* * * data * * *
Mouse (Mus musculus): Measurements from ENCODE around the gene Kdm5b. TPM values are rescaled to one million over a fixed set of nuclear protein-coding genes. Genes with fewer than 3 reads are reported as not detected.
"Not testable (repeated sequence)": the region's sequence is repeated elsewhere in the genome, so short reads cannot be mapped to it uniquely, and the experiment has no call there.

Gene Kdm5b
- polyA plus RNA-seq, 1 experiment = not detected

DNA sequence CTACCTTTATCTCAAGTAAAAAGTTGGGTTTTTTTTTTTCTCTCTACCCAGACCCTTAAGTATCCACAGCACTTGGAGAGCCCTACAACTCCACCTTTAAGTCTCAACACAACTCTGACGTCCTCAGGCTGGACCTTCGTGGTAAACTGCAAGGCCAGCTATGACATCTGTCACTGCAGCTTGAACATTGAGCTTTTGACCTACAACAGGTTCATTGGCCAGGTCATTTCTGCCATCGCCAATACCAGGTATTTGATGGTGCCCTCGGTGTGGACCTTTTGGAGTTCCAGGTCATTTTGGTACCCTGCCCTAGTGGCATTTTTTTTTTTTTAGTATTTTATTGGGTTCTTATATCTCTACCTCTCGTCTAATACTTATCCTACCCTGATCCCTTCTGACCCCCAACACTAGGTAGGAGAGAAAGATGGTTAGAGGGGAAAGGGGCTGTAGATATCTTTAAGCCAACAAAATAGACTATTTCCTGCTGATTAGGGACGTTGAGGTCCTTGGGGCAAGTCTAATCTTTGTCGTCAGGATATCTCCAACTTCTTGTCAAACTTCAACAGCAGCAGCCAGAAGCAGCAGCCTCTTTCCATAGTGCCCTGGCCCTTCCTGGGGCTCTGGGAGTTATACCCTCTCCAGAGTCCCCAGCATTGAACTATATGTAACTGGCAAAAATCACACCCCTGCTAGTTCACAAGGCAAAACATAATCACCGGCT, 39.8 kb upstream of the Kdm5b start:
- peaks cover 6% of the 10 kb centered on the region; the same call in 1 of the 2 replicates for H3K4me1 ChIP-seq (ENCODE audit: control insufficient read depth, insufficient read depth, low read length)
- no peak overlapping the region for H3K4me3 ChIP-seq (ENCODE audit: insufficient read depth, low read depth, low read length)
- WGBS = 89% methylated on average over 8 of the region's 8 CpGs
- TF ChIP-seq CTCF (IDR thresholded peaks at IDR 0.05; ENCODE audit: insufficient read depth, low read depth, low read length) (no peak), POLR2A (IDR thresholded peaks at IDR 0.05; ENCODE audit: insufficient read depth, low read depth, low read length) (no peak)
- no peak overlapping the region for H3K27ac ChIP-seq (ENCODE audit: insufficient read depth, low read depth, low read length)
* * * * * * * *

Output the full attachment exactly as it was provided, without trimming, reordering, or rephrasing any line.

Mouse (Mus musculus): Measurements from ENCODE around the gene Kdm5b. TPM values are rescaled to one million over a fixed set of nuclear protein-coding genes. Genes with fewer than 3 reads are reported as not detected.
"Not testable (repeated sequence)": the region's sequence is repeated elsewhere in the genome, so short reads cannot be mapped to it uniquely, and the experiment has no call there.

Gene Kdm5b
- polyA plus RNA-seq, 1 experiment = not detected

DNA sequence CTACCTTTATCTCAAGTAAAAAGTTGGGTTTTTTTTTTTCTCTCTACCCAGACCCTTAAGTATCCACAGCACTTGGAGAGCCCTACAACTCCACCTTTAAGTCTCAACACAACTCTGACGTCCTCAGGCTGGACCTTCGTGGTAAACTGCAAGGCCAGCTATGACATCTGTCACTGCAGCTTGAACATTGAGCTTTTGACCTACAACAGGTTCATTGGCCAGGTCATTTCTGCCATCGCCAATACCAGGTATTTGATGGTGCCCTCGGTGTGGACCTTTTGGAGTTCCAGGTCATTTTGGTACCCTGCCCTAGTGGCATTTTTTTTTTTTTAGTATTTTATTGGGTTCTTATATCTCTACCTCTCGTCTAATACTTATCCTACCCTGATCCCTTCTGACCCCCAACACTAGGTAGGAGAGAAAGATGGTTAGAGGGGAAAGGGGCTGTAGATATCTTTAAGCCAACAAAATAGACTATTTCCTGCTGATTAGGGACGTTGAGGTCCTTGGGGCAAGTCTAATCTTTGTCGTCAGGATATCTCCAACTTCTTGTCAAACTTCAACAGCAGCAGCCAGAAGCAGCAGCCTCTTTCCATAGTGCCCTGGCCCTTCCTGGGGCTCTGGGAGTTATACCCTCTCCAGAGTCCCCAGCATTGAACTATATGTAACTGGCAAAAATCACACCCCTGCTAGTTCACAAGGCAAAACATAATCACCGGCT, 39.8 kb upstream of the Kdm5b start:
- peaks cover 6% of the 10 kb centered on the region; the same call in 1 of the 2 replicates for H3K4me1 ChIP-seq (ENCODE audit: control insufficient read depth, insufficient read depth, low read length)
- no peak overlapping the region for H3K4me3 ChIP-seq (ENCODE audit: insufficient read depth, low read depth, low read length)
- WGBS = 89% methylated on average over 8 of the region's 8 CpGs
- TF ChIP-seq CTCF (IDR thresholded peaks at IDR 0.05; ENCODE audit: insufficient read depth, low read depth, low read length) (no peak), POLR2A (IDR thresholded peaks at IDR 0.05; ENCODE audit: insufficient read depth, low read depth, low read length) (no peak)
- no peak overlapping the region for H3K27ac ChIP-seq (ENCODE audit: insufficient read depth, low read depth, low read length)